6What we are left with is a paramount postmodern game condition, most poignantly expressed by an author who professed “I have no social purpose, no moral message; I’ve no general ideas to exploit but I like composing riddles and I like finding elegant solutions to those riddles that I have composed myself”.7 And the omnipresence of riddle-structured games that likewise condemns the elated reader to the mending task of finding ever more elegant solutions is what turns Nabokov’s novels into “open works” in Eco’s sense or to “scriptible texts” in that of Roland Barthes. For such texts it does not much help to take recourse to the author in order to gain certainty about the one authentic solution. Not only do we find Nabokov, in his occasional comments on his own works, seeming to lead us as much astray as to guide us onto the right path. The parodic blocking or subversion of the intention to reach more certainty concerning authors in order to come to a more “authentic” reading of their work is promoted to a central theme in The Real Life of Sebastian Knight and Pale Fire, the epitome lying in the absurd intimation that a fictitious character may be the author of the book he appears in (Krug in Bend Sinister, Baron R. in Transparent Things). Such a Moebius-strip structure concerning authorship can also be seen as a further ironical comment on the ineradicable metaphysical presumptions concerning art, the inveterate attempt to interpret the artistic “game of words” as a “game of worlds” in an ontological sense. Against this modernist stance Nabokov quite clearly posited the postmodern one: that, like the despicable Humbert Humbert, he has “only words to play with.” Thus, both in his manner of writing and the world-view emanating from the written, Nabokov is a truly great postmodern author, and one of the first ones to boot. He is not only worthy of the prize, but the prize for outstanding postmodern writing will be more precious after having been accorded to him.

7Ladies and gentlemen of the jury! It is you I address first in my prize-giving speech at this convention of the Society for Modernist Art and Literature because I long to congratulate you on your excellent choice. “Vladimir Nabokov” — a most worthy name, indeed, being as much an emblem of later modernism as “James Joyce” is of the earlier phase, and it seems to me most propitious that after some decades this superb writer is being awarded the prize for modernist literature a second time because more recently a number of totally misinformed critics have not only slandered his reputation by calling him a postmodernist but have even possessed the audacity to upgrade their ignominious prize for postmodernist literature by linking it to his name. What else can I do, then, on this occasion but try to demonstrate that Nabokov, to the very end of his career as a writer, was wholeheartedly committed to the aims and methods of modernist art and that the attempt to claim him for postmodernism only testifies to the superficiality and imbecility of those who undertake it.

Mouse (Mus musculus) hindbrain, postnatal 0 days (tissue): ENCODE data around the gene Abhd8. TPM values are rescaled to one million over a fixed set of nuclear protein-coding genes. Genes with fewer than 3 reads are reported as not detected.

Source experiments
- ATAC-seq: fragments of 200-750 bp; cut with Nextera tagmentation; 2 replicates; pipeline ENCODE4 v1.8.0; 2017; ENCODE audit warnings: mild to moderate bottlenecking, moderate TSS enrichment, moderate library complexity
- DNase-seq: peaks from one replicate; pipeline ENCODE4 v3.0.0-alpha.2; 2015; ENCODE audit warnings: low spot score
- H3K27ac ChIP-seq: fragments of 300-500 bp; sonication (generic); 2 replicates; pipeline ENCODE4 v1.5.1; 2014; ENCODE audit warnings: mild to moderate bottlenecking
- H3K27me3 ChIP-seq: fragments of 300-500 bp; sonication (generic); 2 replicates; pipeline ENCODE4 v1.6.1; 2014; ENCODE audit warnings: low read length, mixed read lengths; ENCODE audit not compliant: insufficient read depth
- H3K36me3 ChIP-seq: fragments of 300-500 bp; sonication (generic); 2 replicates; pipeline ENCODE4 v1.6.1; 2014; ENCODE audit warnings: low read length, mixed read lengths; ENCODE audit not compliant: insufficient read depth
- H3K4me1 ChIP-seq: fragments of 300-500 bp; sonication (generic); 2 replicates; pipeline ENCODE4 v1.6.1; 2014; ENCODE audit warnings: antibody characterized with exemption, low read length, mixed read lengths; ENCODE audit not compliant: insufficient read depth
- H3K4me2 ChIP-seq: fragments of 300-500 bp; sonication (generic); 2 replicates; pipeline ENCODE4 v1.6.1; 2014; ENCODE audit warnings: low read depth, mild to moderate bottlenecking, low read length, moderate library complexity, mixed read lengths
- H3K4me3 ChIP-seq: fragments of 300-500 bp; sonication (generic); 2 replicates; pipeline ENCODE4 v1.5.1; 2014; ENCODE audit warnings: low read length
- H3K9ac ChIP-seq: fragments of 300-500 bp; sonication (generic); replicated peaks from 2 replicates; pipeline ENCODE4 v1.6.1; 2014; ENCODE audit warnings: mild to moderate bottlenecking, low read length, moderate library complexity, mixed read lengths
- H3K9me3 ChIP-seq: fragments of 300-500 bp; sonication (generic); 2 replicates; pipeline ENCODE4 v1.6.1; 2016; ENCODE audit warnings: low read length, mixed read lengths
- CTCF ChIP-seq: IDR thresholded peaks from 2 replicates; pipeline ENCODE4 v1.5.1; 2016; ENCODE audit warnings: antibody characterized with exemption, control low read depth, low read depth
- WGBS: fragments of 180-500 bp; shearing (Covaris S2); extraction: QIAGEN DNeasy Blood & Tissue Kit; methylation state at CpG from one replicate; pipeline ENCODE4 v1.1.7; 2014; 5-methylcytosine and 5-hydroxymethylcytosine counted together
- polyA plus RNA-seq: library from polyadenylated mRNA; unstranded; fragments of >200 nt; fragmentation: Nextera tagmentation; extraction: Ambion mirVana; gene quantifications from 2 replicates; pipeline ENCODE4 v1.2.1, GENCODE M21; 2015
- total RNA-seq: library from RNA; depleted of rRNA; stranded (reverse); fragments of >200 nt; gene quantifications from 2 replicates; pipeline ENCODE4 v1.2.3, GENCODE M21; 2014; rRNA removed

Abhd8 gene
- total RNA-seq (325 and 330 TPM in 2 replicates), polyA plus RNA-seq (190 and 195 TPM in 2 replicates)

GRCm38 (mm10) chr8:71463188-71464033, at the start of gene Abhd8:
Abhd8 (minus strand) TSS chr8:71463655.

8This already becomes clear when we look at the main subject of his writing — which is always a “subject” in the literal sense, an individual with a singular consciousness and quite personal emotions. The very fact that he thus has created notable literary characters like Krug, Humbert Humbert, Lolita, John Shade, Kinbote alias Botkin, Pnin, Van and Ada testifies to the fact that he is far from sharing the postmodern view of the fragmentation, disintegration or even dissolution of the individual self. All his English novels are styled either as biographies or as autobiographies, and their main intent is to represent the full scope of an individual view of the world and the self to the point where some mystery precludes any representation. In The Real Life of Sebastian Knight this intent is already stated in the title; Bend Sinister is, in Nabokov’s own words, above all about “the beating of Krug’s loving heart, the torture an intense tenderness is subjected to”;8 Lolita consists of the life story of Humbert Humbert, with Lolita at the center of his attention; Pnin again indicates by its title that it is essentially a portrayal of character; in Pale Fire, two life stories, the “real” one of John Shade and the imagined one of Kinbote alias Botkin, are juxtaposed; Ada renders above all Van’s view of his own life, with Ada as the center of his desire; what becomes transparent in Transparent Things is the life of Hugh Person, and in Look at the Harlequins! that of the autobiographical narrator V.